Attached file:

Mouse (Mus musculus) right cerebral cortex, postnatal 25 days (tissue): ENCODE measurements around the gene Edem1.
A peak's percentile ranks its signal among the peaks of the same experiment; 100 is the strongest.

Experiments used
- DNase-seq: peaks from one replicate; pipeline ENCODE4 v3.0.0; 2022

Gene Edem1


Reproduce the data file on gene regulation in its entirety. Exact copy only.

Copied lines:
Mouse (Mus musculus) right cerebral cortex, postnatal 25 days (tissue): ENCODE measurements around the gene Edem1.
A peak's percentile ranks its signal among the peaks of the same experiment; 100 is the strongest.

Experiments used
- DNase-seq: peaks from one replicate; pipeline ENCODE4 v3.0.0; 2022

Gene Edem1